15. This sounds cool and dangerous at the same time. Opening your bluetooth is a major danger already so tracking your location isn’t going to help. But it’s a pretty sweet piece of technology.

  16. I wish my house worked the way Bill Gates is set up! That would be awesome 🙂 This technology is very interesting. I would be interested in getting tips or coupons based on my location. One thing that worries me is the drain on battery life due to using Bluetooth.

  17. This is very interesting. I’ve heard of many different products like these, for example information screens that detect what you look at the most and save a recognition of your face in order to determine your interests and display something that will catch your attention when you pass by. Many believe that this method of personalized advertising is pervasive, but I do not mind. I might as well get ads that are tendered to my needs than ones that make no sense.

  18. I’ve always thought a cool idea would be ring that it based on this. You wear a ring that has a small transmitter built in like these iBeacons, and your phone can only be unlocked if it is within range of these beacon. That way when you have your phone in your pocket or hand it works normally, but if you leave it at the bar or someone steals it, they won’t be able to unlock it, even if they know your password or PIN. Doesn’t seem like it would be too hard to develop.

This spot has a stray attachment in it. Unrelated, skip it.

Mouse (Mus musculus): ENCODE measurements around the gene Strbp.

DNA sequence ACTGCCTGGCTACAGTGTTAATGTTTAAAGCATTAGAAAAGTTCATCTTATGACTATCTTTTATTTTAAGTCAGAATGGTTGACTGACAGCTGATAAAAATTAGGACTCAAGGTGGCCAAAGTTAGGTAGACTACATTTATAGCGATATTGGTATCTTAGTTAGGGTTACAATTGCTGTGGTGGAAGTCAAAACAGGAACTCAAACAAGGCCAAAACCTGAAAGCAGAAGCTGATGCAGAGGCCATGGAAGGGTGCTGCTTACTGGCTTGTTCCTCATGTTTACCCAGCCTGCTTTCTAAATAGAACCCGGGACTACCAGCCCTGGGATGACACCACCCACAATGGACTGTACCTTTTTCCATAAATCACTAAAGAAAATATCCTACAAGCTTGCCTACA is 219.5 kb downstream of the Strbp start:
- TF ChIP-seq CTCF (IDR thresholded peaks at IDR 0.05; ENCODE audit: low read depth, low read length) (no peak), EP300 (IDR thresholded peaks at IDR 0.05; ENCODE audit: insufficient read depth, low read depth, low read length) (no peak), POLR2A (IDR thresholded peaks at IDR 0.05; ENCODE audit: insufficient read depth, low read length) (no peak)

• This is the basics of 2 Factor Authentication. Even with this, a thief could steal the ring pretty easily. Apollo Robbins demonstrates this pretty easily in his TED talk, where he pickpockets a guy on stage, gets his wallet, watch, and phone without him noticing, all with the power of misdirection of attention. It wouldn’t be too hard to develop, but once you misplace that second factor, you’ll need some way to reset your phone.

  19. I’ve always wanted to build and live in a smart home. I’m guessing devices like the ibeacons cater to people like me. I hope we get more companies investing in these kinds of gadgets and more demand from consumers so that the price goes down.

  20. These could be cool. I am eagerly waiting for these to be commonplace, since I am already using the Google Now’s feature by which you can set reminders to trigger when you arrive at a certain place. I bet you could use smartwatches in combination with this to make some really sweet stuff. I can’t wait for the near-future. Or the more distant future. Or the time I’ll be really old.